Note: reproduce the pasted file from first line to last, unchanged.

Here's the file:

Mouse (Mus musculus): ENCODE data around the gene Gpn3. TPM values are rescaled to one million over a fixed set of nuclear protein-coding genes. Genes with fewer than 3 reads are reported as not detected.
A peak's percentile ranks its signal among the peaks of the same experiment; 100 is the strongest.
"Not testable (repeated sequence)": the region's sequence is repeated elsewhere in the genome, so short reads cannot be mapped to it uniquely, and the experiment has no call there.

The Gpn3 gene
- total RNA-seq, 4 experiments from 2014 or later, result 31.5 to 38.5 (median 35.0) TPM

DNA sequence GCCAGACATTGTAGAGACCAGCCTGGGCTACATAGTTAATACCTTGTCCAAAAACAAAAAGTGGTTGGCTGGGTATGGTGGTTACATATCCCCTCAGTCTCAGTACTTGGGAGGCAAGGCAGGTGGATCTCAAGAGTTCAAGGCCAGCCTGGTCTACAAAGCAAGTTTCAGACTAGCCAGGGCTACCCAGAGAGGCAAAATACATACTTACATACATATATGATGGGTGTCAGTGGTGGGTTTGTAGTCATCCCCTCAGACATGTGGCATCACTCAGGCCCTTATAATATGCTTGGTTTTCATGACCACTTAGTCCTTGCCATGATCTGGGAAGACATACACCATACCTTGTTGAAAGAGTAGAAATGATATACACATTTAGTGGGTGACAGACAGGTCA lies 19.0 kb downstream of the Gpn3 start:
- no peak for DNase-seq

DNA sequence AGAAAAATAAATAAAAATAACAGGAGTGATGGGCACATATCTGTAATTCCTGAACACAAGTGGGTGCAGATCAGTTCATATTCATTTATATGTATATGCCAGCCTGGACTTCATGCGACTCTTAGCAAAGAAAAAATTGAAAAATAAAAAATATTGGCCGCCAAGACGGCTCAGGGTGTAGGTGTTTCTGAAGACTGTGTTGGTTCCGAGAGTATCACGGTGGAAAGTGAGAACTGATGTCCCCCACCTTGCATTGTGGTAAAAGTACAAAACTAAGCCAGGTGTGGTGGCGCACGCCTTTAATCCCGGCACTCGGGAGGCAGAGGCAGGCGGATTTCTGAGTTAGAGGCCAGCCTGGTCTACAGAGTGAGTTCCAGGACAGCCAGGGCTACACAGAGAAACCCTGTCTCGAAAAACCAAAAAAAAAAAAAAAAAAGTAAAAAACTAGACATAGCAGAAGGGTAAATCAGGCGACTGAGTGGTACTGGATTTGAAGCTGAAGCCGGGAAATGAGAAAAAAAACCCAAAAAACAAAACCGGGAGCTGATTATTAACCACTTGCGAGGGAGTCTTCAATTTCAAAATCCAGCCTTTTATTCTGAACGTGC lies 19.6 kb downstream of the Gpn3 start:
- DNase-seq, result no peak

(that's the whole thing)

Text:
Mouse (Mus musculus): ENCODE data around the gene Gpn3. TPM values are rescaled to one million over a fixed set of nuclear protein-coding genes. Genes with fewer than 3 reads are reported as not detected.
A peak's percentile ranks its signal among the peaks of the same experiment; 100 is the strongest.
"Not testable (repeated sequence)": the region's sequence is repeated elsewhere in the genome, so short reads cannot be mapped to it uniquely, and the experiment has no call there.

The Gpn3 gene
- total RNA-seq, 4 experiments from 2014 or later, result 31.5 to 38.5 (median 35.0) TPM

DNA sequence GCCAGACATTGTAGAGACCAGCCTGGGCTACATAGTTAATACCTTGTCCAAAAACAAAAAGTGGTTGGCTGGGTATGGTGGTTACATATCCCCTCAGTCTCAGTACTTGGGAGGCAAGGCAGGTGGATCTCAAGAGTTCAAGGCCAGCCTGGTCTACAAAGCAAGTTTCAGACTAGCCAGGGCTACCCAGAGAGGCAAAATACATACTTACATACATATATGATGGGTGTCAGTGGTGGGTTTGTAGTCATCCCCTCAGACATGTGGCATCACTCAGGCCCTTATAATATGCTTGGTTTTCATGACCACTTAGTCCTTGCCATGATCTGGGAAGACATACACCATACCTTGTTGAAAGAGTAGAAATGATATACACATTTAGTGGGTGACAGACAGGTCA lies 19.0 kb downstream of the Gpn3 start:
- no peak for DNase-seq

DNA sequence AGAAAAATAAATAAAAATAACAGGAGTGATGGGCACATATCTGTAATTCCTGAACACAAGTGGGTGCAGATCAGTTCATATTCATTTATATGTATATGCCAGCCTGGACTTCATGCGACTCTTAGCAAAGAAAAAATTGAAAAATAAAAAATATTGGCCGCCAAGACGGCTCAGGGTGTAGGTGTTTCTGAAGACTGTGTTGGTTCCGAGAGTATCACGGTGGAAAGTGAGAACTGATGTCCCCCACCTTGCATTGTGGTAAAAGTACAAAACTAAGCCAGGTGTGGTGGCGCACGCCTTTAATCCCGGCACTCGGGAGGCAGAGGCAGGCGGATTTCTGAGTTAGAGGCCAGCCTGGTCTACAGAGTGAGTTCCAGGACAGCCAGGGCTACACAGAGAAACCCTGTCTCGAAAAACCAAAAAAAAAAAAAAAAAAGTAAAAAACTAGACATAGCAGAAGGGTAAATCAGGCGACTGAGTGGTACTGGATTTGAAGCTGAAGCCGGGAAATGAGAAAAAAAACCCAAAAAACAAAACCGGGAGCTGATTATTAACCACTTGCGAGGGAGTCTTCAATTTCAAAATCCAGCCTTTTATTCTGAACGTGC lies 19.6 kb downstream of the Gpn3 start:
- DNase-seq, result no peak